Protesters: Don't drop ball on middle class
Times Square is often the focus as we flip from one year to the next, but this year, Washington, D.C. has taken some of the limelight as we turn the page on another calendar year. With all the fiscal cliff talk, most just want to make sure they're in good financial standing in 2013. YNN's Katie Husband was with one group of protesters Monday who wanted to make sure their Congressman heard their message loud and clear.
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CORNING, N.Y. — Don't drop the ball on the middle class. That was the New Year's Eve message on Market Street.
"There are a lot of middle class people, working class people, who benefit from extending the Bush tax cuts for the 98 percent of us who make under the $250,000 mark," Brian Dugan, Citizen Action of New York, organizer.
If Congress votes to give tax breaks to the wealthy, for these folks, that means leisure activities like movie and dinner dates will be nonexistent.
"It's not saving that money because we don't have it anymore but that's what will have to be cut from my budget, from our budget, household budget to make ends meet," said Dugan.
Which is why these protesters were in front of Congressman Tom Reed's office, standing up for what they believe in: making sure the wealthy pay what they believe is their fair share and avoid cuts to Social Security, Medicare, or Medicaid.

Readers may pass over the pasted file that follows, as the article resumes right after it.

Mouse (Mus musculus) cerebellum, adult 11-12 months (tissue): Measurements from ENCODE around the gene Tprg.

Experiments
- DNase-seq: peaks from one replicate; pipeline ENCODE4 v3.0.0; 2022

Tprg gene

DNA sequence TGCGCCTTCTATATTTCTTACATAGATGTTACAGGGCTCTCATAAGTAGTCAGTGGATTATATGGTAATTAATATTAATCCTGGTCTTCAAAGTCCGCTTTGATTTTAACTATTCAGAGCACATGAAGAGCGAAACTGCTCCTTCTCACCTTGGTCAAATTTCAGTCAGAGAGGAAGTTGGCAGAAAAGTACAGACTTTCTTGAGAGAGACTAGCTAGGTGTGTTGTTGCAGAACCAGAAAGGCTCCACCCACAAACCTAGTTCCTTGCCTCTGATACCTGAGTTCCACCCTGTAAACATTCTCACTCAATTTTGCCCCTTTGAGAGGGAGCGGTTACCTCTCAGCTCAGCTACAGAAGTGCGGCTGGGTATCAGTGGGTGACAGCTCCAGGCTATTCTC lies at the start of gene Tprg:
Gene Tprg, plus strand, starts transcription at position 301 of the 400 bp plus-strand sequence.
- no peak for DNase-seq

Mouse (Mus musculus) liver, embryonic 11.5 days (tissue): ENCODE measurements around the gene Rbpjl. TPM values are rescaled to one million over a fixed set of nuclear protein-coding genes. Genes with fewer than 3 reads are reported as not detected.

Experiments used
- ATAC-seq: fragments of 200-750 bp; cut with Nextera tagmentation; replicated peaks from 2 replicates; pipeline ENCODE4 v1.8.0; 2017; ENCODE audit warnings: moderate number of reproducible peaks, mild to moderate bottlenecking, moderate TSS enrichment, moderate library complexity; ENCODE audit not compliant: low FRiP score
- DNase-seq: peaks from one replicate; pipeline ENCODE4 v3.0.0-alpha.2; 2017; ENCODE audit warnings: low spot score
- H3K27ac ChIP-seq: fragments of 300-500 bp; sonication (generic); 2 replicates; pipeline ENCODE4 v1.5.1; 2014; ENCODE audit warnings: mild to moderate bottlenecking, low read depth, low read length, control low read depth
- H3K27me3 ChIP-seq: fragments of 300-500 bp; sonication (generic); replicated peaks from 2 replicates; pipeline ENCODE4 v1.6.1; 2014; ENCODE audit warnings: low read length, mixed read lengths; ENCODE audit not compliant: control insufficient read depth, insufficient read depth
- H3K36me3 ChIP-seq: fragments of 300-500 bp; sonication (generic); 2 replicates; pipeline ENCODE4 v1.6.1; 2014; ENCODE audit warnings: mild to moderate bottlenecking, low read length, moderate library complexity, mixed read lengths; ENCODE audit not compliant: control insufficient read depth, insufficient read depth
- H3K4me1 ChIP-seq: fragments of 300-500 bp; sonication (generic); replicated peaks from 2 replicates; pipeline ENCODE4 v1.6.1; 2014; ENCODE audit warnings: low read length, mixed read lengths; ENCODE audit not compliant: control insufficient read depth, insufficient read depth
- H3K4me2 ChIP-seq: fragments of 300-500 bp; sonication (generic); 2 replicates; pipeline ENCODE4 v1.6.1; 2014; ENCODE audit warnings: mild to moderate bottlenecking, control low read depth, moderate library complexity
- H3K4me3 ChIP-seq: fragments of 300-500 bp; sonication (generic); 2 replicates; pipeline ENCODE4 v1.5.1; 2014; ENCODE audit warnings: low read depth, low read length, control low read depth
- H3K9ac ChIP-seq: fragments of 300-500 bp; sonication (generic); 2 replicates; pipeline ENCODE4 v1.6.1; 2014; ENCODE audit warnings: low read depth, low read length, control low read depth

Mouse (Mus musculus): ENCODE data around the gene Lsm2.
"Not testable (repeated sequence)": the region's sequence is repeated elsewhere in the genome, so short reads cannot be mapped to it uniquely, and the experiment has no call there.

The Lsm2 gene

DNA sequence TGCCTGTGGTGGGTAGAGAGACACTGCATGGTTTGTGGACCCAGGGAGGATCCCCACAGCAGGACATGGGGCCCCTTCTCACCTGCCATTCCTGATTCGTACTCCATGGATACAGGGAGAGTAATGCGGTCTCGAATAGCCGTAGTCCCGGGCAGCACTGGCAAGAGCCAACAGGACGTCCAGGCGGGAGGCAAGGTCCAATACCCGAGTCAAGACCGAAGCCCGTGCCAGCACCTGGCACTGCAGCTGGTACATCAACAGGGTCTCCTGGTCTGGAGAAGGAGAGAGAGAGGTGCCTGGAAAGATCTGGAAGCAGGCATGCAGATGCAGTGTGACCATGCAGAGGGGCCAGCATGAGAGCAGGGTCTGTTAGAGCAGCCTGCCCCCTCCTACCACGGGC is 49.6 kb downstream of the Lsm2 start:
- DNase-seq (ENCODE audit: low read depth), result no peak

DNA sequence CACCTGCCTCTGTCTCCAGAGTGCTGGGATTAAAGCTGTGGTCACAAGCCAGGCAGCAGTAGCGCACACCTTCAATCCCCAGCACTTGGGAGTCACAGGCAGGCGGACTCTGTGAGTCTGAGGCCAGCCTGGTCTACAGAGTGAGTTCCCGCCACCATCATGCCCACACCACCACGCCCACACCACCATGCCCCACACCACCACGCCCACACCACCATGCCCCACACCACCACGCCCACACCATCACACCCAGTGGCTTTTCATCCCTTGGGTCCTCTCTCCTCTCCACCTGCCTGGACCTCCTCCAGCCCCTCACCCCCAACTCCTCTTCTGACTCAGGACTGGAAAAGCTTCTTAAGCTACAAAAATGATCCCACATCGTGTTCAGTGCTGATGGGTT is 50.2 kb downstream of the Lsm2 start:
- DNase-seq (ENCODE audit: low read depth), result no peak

"But, I think the public has to express itself in greater numbers and more forcefully and that's one reason I'm here. I think unless we let the representatives know where we are and put some pressure of some sort by emails, by coming in person, by calling, we're probably not going to get the democracy we want," said Frank Anastasio, protester.
These protesters say it wasn't surprising that a representative from Congressman Tom Reed's office was out to answer their questions, because it's happened before.
"There's always something accomplished. We've been here a number of times and every time we have... it makes us feel that we're part of the process. We're taking action, we're part of the process of what's going on in Washington," said Dugan.
Which is the way to do business according to Reed's Corning team, especially when there is a stalemate in Washington.
"Hears the concerns from the frontline and again on both sides of the argument and that gives him a better perspective in Washington," said Tim Kolpien, Congressman Tom Reed's communications director.
Kolpien then reports back to Reed on what the constituents are concerned about.
There was a similar protest in Binghamton Monday afternoon outside of Congressman Richard Hanna's office.